The analysis of paternity and maternity in the marine hydrozoan Hydractinia symbiolongicarpus using randomly amplified polymorphic DNA (RAPD) markers


  • This work represents the initial stages of an analysis of population structure and the determinants of gender-specific variation in reproductive success in the clonal hydrozoan Hydractinia. Rick Grosberg and Don Levitan share interests in the evolution of life-history traits, sexual allocation strategies, clonal demography, and self/nonself recognition systems. Don Levitan is currently a postdoctoral fellow in the Cnidarian Reproductive Analysis Project in Rick Grosberg's laboratory at the University of California, Davis.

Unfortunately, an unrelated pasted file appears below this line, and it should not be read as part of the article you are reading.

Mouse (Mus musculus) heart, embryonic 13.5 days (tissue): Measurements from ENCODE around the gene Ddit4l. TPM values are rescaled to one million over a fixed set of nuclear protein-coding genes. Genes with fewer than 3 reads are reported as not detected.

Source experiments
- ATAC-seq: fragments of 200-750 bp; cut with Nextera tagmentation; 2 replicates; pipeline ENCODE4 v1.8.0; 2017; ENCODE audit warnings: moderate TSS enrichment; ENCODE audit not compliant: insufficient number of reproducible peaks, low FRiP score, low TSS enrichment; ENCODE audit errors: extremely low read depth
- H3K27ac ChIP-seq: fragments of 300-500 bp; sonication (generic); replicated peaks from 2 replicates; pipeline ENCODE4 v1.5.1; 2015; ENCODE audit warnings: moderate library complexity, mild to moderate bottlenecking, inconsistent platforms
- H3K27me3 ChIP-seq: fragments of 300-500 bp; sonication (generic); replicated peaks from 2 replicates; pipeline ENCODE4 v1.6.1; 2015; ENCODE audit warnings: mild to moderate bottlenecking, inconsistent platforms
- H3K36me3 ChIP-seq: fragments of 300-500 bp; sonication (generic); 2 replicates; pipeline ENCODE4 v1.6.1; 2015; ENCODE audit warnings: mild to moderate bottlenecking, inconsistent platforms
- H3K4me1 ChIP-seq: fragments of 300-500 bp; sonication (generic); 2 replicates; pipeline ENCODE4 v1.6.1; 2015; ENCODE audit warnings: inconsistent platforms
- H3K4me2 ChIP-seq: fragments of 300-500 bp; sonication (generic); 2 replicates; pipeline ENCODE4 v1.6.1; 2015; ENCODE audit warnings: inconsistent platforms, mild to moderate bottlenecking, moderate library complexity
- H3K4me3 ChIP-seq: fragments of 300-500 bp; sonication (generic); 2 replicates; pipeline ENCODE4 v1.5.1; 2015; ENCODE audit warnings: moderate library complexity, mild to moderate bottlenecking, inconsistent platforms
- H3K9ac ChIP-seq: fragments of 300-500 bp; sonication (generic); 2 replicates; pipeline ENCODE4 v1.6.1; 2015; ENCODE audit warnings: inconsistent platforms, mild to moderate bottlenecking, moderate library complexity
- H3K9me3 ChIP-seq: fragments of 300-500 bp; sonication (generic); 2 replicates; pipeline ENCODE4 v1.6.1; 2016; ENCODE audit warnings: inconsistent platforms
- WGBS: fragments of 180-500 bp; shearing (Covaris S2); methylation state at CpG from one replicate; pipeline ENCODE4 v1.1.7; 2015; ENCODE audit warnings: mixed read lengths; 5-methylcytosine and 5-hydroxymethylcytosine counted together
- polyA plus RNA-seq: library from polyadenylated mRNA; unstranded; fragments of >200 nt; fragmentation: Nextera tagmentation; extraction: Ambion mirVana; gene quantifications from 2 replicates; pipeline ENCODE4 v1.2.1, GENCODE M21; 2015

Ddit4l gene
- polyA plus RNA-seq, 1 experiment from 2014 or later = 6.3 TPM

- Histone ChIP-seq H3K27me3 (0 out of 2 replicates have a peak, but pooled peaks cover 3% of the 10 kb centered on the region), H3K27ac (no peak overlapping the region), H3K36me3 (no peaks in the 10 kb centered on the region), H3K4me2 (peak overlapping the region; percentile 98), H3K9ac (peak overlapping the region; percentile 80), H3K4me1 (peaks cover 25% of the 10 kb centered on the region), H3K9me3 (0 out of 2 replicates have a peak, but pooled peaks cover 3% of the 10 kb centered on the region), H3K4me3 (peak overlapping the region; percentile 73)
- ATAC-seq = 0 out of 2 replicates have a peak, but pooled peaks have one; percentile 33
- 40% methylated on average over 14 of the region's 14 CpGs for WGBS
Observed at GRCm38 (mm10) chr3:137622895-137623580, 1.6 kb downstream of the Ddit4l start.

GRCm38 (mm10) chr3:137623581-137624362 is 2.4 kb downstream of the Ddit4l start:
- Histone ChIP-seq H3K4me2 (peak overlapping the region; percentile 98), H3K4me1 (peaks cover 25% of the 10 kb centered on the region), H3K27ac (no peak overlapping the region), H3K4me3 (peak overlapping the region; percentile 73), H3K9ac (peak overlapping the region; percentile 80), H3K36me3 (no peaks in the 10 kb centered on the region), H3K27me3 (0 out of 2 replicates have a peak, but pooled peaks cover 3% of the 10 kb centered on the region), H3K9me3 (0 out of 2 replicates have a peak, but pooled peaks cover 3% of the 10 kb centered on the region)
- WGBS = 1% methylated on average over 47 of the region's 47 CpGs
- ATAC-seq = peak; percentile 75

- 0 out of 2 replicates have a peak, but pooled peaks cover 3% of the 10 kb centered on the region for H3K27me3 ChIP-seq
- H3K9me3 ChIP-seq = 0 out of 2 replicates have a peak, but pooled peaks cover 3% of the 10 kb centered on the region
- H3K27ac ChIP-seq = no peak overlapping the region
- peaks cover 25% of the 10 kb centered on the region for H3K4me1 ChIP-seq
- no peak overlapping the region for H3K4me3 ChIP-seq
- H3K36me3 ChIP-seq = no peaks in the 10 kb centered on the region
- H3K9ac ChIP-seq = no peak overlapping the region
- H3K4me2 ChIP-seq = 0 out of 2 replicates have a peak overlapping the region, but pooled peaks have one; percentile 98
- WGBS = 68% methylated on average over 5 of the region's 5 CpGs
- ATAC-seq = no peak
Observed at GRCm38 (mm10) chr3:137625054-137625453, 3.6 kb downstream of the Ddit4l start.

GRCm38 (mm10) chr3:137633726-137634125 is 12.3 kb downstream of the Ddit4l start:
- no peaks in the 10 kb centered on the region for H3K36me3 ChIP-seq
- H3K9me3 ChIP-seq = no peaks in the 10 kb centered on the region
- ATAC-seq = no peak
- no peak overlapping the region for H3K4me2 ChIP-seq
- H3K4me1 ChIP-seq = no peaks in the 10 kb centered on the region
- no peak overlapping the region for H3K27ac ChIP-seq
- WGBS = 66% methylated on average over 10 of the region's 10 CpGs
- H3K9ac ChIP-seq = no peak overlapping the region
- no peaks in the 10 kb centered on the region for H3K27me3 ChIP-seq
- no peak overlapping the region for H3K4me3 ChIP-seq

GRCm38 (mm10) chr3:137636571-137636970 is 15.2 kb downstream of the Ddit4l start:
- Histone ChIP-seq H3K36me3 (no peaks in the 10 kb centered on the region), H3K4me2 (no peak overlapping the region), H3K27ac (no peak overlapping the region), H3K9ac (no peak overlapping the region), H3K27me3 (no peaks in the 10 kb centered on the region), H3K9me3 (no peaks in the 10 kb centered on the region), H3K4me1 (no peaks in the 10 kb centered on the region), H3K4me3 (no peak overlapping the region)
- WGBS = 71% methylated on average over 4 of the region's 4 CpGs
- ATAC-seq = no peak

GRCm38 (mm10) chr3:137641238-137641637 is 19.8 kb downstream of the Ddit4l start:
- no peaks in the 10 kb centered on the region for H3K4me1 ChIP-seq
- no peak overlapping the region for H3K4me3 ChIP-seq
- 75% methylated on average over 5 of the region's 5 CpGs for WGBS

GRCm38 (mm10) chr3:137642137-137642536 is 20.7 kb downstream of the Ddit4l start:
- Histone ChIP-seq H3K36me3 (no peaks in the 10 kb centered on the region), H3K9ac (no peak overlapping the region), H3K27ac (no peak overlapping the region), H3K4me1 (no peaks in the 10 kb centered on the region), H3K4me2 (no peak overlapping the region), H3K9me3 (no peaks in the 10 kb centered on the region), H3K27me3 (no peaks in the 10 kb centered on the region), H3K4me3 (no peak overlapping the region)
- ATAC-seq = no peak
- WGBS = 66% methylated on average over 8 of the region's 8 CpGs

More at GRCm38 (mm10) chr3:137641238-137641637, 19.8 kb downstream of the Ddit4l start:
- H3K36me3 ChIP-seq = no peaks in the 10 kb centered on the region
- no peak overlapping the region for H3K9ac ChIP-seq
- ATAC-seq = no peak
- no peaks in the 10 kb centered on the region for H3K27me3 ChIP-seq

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For organisms in which direct observation of mating and subsequent dispersal of offspring and relatives is impossible, patterns of reproductive success and genealogical relationship can only be established using genetic markers. The ideal genetic assay would (1) employ highly polymorphic genetic markers for distinguishing among individuals; (2) use little tissue for analysing early life-history stages; and (3) require minimal investment in time and money for population level studies. From this perspective, DNA polymorphisms revealed by PCR amplification using random ten-base primers [Randomly Amplified Polymorphic DNA (PCR-RAPD) or Arbitrarily Primed DNA (AP-PCR)] have great potential. However, the evidence that RAPD/AP markers are both heritable and can be repeatably amplified remains controversial. This study characterizes patterns of inheritance and polymorphism of RAPD markers in the free-spawning, colonial marine hydrozoan Hydractinia symbiolongicarpus. In all cases, the amplification products were identical among extractions from the same clone. Of 56 primers screened, 13 had sufficient polymorphism and scoreability for an analysis of parentage and higher-order genetic relationships in three matings. These primers generated 156 unique amplification products (putative loci), of which 133 were polymorphic. All but four of these loci were inherited as dominant mendelian markers. Our study suggests that the presence of a marker represents a single allele at a locus; however, what appear to be single null alleles may actually comprise several segregating alleles. When the identity of neither parent was known a priori, inclusion (unique markers present in offspring and only one of the potential parents) proved to be more efficient than exclusion for assigning offspring to parents. The most powerful approach, however, was cluster analysis of all presence/absence information for the marker bands. Clustering avoided the pitfalls caused by the appearance of occasional nonparental bands, and constructed a hierarchical framework that correctly reflected all genealogical relationships.